- British Airways, easyJet, and Ryanair have joined forces are suing the UK government over its compulsory quarantine for new arrivals.
- The rule came into force on Monday and requires anyone arriving in the UK by plane to spend 14 days in quarantine.
- The trio told Business Insider they are seeking a judicial review to overturn the measure.
- The “flawed” plan will have “a devastating effect on British tourism and the wider economy and destroy thousands of jobs,” the airlines said.
- The airlines say they will accept the old rule back, where quarantine was limited to passengers arriving from “high risk” countries.
- Visit Business Insider’s homepage for more stories.
British Airways, easyJet and Ryanair — three of the largest airlines in Europe — are together taking legal action against the UK government over its compulsory 14-day quarantine required for all new arrivals.
The airlines are seeking a judicial review which would overturn the rule, the trio told Business Insider in a joint statement Friday.
The airlines said the “government’s flawed quarantine” will have “a devastating effect on British tourism and the wider economy and destroy thousands of jobs.”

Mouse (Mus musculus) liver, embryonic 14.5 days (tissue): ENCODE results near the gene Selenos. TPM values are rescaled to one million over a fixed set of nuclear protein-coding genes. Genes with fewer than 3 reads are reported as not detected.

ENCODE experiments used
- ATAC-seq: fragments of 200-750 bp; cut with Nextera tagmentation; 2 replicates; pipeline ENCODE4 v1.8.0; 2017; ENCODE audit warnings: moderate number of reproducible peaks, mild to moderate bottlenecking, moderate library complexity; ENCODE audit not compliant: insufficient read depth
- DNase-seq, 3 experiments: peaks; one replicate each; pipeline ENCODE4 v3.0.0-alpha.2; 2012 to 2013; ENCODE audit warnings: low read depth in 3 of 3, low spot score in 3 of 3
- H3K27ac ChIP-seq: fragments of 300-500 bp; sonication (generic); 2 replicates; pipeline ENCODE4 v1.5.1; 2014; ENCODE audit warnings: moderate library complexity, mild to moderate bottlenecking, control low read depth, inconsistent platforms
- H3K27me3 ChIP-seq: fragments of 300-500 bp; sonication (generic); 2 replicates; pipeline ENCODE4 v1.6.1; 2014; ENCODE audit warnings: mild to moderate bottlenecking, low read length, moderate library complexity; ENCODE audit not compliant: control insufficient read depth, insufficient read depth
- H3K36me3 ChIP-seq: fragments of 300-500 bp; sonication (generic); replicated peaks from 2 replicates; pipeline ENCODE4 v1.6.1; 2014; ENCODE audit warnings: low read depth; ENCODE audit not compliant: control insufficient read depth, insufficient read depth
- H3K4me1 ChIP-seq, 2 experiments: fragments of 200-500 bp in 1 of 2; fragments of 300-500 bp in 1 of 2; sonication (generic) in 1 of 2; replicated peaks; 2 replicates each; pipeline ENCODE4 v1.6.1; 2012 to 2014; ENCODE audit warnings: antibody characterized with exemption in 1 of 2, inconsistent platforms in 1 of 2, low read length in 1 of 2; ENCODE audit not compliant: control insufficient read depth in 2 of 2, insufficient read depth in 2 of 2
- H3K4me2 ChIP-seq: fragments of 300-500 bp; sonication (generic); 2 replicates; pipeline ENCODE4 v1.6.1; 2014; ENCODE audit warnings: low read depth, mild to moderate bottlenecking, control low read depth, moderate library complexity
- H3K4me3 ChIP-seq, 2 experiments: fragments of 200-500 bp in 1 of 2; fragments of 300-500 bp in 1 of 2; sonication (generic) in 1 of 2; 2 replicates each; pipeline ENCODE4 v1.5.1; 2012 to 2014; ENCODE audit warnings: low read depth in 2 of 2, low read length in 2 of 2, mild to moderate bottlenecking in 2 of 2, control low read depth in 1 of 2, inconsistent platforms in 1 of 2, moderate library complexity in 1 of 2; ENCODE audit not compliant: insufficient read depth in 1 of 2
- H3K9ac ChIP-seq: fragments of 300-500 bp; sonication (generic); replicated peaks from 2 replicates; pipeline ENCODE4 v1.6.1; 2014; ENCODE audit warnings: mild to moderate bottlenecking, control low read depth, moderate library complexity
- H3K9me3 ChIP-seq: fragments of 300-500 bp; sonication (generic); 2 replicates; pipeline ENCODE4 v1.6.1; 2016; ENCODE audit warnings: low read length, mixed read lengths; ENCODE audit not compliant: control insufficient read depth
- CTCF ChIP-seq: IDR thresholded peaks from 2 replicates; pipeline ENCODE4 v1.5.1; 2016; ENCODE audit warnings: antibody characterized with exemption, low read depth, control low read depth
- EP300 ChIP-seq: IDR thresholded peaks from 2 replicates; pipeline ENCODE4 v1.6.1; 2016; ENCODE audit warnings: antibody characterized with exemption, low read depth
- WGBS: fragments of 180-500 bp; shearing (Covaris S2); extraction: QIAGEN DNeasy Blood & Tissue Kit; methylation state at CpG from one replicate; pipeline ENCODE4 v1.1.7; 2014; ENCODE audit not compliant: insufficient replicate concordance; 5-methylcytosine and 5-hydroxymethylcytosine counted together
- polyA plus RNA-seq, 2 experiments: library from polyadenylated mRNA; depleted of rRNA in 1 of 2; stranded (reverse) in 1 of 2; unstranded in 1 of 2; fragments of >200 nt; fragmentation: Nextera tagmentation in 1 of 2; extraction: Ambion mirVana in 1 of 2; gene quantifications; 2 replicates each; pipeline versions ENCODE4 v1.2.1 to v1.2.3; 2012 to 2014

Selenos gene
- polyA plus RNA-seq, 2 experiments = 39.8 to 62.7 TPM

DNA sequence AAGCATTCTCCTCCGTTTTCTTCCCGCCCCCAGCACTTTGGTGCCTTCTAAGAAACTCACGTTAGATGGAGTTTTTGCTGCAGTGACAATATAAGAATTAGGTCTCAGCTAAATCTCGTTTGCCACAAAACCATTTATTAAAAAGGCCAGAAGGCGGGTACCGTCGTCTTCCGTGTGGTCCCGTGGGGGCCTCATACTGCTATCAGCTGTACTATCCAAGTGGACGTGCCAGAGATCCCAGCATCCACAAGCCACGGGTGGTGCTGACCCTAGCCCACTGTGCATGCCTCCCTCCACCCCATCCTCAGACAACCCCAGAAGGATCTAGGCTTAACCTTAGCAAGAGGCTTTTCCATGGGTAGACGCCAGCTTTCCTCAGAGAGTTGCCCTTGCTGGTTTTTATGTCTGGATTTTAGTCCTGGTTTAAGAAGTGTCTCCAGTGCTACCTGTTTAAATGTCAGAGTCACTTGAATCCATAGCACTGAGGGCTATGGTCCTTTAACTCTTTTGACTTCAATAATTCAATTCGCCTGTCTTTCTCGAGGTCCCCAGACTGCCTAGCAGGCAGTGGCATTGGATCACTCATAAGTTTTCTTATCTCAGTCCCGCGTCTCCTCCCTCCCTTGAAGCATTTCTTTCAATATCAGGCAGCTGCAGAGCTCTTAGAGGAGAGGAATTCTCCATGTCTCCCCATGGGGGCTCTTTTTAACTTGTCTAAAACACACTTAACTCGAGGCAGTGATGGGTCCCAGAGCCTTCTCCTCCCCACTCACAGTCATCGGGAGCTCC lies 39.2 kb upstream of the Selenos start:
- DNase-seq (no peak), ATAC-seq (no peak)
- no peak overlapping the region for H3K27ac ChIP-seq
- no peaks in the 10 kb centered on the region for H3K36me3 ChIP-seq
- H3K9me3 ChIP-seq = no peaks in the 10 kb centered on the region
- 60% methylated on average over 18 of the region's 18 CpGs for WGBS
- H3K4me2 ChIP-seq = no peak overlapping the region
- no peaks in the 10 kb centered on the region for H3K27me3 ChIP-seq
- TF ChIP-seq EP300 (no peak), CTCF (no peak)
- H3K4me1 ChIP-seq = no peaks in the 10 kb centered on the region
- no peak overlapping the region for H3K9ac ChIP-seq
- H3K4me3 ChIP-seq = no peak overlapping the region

The legal basis for the complaint is based on the premise that the 14-day quarantine is “more stringent than the guidelines applied to people who actually have COVID-19,” the airlines said.
“There was no consultation and no scientific evidence provided for such a severe policy,” they said.
They added that they want the government to revert to the policy introduced on March 10, where “quarantine is limited to passengers from ‘high risk’ countries.”
Last month, Ryanair CEO Michael O’Leary called the 14-day quarantine “idiotic” and said it is “both unimplementable and unmanageable,” suggesting masks and temperature checks would do.
(Temperature checks are ineffective in catching coronavirus cases where patients don’t get a fever. About a quarter of coronavirus patients don’t develop fevers.)
The UK is one of the worst-hit countries in Europe, and some countries have taken steps of their own to minimize the risk of a second wave of infections from Britain.
On Wednesday, Slovakia excluded Britain from its EU travel corridor over concerns people from the UK were most likely to bring the virus.
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The UK government has scrambled to find ways to keep the travel industry alive, including floating the idea of “air bridges” between the UK and select other countries.
But easyJet, British Airways, and Ryanair said Friday they have “not yet seen any evidence on how and when proposed ‘air bridges’ between the UK and other countries will be implemented.”
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